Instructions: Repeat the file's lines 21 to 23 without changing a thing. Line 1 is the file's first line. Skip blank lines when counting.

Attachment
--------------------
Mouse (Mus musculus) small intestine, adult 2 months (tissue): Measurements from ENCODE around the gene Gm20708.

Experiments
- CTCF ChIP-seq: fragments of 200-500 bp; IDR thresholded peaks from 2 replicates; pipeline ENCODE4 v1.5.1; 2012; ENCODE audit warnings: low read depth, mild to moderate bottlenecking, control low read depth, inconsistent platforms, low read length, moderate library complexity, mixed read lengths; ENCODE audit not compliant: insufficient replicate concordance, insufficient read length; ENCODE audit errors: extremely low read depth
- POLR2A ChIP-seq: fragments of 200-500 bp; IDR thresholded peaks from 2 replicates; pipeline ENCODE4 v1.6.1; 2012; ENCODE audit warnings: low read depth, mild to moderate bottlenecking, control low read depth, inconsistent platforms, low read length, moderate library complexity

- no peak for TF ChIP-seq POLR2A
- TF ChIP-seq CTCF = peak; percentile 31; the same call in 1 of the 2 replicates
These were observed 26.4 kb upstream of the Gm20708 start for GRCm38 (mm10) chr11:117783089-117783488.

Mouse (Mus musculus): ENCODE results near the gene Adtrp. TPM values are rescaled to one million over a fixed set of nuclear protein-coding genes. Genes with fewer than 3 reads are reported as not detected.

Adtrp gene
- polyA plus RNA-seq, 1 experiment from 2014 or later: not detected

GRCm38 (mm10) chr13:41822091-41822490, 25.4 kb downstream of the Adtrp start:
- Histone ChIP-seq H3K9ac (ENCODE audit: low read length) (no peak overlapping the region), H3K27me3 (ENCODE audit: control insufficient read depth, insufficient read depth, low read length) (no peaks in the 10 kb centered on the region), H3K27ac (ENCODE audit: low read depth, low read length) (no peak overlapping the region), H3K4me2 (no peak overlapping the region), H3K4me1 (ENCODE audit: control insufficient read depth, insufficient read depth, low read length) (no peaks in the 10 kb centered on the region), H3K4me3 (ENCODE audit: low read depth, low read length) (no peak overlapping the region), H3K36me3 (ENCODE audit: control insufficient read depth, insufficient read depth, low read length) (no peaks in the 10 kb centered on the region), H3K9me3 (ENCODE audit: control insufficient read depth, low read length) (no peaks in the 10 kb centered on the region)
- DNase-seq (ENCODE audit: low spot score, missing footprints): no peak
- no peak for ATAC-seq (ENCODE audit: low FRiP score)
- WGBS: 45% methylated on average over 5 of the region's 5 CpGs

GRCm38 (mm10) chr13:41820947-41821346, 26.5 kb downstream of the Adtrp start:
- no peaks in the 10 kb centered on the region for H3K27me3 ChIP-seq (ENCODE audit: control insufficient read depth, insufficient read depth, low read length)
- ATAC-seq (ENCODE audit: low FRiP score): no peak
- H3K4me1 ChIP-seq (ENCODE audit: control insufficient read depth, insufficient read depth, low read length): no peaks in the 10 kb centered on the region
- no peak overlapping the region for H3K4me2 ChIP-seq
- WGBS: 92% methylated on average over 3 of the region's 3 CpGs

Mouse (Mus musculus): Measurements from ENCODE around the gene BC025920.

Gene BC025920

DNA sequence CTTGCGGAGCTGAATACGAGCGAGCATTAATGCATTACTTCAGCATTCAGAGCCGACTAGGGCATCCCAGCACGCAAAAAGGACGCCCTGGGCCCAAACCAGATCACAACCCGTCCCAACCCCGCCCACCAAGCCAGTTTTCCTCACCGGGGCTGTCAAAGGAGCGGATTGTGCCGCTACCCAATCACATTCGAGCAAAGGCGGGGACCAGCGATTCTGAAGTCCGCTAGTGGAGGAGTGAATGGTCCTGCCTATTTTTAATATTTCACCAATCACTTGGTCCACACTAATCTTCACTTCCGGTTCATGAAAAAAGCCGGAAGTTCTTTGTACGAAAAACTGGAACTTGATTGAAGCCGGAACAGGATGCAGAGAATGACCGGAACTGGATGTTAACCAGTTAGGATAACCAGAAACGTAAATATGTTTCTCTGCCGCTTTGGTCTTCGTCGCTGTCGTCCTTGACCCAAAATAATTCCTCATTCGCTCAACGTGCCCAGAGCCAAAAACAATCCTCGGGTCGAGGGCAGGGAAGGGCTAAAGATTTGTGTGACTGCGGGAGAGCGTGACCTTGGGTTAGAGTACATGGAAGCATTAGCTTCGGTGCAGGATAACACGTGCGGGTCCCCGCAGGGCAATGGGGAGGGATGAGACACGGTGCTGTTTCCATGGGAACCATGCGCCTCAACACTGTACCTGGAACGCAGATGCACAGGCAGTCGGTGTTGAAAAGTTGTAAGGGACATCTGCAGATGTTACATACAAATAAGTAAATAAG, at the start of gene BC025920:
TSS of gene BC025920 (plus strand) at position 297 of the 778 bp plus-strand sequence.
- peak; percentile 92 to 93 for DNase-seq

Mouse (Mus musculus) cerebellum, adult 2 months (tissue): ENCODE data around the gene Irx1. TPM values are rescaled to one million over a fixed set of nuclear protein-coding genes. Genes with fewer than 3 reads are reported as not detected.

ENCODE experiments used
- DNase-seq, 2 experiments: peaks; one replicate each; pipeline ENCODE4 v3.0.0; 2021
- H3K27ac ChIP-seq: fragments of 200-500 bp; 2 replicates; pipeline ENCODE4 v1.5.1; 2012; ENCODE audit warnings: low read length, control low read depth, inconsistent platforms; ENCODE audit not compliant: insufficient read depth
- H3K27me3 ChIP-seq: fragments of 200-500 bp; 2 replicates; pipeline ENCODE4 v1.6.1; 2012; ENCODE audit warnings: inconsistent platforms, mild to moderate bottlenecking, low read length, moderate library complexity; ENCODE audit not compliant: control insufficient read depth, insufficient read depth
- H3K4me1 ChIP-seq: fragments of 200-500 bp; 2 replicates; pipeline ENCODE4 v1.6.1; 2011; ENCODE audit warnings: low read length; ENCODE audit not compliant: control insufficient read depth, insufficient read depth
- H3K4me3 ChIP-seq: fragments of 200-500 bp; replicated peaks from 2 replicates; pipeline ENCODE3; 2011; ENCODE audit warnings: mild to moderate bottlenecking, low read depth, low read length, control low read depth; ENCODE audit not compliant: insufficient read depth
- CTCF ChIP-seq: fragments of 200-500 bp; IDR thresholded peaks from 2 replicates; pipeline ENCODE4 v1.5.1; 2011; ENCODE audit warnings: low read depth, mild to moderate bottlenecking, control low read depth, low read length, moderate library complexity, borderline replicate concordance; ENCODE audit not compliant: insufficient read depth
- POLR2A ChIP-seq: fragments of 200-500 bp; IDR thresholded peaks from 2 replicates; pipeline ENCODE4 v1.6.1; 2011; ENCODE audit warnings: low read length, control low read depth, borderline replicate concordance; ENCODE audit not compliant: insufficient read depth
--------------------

- WGBS: 92% methylated on average over 3 of the region's 3 CpGs

Mouse (Mus musculus): Measurements from ENCODE around the gene BC025920.

Gene BC025920